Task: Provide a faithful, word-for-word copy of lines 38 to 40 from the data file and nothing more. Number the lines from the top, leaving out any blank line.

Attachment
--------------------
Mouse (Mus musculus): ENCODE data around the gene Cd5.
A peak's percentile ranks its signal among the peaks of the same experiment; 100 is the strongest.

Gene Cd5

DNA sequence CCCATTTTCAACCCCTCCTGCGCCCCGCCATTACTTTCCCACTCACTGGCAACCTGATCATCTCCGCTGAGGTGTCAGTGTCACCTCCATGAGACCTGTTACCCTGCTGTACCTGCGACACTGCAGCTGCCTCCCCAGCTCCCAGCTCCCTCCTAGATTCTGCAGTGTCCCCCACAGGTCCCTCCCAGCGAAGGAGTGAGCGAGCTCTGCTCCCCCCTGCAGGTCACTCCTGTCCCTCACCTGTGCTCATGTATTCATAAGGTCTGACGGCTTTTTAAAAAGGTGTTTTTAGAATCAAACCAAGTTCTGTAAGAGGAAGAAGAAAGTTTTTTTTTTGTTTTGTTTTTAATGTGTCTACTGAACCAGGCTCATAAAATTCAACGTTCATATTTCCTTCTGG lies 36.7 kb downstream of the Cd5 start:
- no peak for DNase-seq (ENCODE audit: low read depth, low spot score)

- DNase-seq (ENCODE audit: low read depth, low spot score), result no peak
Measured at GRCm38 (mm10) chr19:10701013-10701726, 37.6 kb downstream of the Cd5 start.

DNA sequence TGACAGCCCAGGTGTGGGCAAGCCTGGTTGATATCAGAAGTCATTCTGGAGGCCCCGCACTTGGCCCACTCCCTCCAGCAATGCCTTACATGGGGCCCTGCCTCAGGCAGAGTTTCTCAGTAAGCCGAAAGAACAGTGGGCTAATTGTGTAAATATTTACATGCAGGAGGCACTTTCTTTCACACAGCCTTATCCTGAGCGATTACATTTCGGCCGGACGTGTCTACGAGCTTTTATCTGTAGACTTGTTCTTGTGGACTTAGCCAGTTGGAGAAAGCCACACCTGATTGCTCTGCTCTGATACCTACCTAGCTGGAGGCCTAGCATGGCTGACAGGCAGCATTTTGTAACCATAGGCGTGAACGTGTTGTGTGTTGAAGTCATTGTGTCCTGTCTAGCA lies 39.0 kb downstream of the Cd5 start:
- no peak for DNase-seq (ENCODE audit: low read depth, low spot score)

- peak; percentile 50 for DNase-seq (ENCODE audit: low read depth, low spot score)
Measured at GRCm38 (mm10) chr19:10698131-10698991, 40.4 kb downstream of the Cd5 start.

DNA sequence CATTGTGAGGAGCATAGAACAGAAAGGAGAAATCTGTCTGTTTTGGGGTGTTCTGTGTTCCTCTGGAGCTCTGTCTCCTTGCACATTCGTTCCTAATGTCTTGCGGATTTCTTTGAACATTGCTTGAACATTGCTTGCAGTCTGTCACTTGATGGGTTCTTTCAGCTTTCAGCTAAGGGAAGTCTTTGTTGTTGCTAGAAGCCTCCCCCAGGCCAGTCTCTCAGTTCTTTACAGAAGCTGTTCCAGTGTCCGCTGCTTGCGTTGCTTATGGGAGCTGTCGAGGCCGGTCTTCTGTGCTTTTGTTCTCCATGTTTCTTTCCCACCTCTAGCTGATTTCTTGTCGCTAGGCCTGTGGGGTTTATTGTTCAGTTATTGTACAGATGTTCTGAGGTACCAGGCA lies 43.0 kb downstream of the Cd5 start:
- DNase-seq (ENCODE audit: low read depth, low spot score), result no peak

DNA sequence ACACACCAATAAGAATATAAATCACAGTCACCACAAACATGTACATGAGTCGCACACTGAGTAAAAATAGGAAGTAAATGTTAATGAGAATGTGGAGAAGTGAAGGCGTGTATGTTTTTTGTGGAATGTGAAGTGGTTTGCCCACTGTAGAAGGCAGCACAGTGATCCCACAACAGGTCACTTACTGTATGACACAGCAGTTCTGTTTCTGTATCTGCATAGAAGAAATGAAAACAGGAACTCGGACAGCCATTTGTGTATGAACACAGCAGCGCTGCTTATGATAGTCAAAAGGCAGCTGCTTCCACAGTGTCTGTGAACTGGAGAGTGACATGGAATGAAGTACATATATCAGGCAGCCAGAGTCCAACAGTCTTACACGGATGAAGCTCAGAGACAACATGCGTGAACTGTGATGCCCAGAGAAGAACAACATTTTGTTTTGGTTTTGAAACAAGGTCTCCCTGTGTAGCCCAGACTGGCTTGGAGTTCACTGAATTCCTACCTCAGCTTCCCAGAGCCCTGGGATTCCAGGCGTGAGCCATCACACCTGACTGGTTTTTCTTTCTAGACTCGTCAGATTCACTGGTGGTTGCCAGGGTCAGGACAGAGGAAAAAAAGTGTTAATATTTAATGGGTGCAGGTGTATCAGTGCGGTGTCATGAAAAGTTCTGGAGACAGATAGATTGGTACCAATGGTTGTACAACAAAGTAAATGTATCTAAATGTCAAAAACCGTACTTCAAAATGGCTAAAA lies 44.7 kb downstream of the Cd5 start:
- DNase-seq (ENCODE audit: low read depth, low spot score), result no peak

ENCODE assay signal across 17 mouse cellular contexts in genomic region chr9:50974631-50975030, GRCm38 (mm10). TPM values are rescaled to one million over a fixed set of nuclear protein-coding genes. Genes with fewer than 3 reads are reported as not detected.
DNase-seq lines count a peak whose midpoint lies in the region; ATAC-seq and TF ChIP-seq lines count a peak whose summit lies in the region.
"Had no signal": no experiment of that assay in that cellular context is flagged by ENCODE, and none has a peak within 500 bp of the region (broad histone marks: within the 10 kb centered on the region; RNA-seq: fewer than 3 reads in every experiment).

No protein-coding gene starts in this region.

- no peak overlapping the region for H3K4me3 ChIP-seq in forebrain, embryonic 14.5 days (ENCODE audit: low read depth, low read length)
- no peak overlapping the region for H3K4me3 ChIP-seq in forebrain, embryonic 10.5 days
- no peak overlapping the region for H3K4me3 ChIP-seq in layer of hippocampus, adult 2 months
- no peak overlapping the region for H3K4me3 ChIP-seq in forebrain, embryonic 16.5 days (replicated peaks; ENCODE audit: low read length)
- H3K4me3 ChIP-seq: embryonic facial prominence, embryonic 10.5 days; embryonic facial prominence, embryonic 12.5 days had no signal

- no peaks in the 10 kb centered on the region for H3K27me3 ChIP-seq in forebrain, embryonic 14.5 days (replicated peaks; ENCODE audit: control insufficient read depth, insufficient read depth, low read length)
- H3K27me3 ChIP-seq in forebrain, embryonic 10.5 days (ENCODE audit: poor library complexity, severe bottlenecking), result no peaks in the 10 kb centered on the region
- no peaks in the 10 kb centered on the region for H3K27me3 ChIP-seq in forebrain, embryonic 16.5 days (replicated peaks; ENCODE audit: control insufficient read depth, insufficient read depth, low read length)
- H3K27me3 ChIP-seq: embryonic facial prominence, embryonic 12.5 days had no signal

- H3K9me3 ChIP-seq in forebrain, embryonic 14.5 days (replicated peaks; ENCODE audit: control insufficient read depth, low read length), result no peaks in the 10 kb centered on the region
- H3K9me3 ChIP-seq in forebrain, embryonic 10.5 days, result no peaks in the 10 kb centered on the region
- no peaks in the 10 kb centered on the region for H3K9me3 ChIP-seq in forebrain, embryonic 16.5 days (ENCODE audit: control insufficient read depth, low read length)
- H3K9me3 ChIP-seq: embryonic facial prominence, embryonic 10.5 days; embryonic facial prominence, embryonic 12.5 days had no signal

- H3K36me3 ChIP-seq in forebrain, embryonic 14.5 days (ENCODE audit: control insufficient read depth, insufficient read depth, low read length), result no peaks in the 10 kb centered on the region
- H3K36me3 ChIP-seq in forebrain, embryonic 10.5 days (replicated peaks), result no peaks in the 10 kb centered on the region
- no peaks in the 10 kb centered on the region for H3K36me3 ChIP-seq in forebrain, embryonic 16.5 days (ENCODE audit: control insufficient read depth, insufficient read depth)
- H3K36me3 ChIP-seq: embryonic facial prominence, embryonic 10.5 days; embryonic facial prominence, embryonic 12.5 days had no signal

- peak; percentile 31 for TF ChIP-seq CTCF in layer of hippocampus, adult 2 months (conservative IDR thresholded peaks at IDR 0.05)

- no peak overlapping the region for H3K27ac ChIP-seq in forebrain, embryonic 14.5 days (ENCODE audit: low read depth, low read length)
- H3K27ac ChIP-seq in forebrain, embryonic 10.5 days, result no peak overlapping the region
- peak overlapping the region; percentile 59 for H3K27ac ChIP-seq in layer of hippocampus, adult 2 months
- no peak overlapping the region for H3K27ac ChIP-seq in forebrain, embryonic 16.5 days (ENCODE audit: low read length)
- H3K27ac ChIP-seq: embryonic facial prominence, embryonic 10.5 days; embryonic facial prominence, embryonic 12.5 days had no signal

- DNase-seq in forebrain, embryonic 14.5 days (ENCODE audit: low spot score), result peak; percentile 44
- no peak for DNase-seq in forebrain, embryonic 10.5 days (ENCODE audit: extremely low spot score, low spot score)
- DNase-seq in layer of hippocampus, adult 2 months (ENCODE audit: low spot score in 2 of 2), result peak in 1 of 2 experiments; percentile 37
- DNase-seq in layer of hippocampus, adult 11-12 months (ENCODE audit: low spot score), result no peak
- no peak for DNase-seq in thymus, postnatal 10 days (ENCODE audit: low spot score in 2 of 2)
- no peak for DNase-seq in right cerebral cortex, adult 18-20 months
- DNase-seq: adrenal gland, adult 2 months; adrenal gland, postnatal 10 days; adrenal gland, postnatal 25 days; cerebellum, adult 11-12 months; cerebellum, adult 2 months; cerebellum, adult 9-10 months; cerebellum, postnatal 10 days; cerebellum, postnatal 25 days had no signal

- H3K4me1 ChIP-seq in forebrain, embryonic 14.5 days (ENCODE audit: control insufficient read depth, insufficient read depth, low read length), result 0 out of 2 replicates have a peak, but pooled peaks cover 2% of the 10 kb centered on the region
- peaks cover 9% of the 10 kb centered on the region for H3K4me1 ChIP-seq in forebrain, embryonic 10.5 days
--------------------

- no peak overlapping the region for H3K27ac ChIP-seq in forebrain, embryonic 14.5 days (ENCODE audit: low read depth, low read length)
- H3K27ac ChIP-seq in forebrain, embryonic 10.5 days, result no peak overlapping the region
- peak overlapping the region; percentile 59 for H3K27ac ChIP-seq in layer of hippocampus, adult 2 months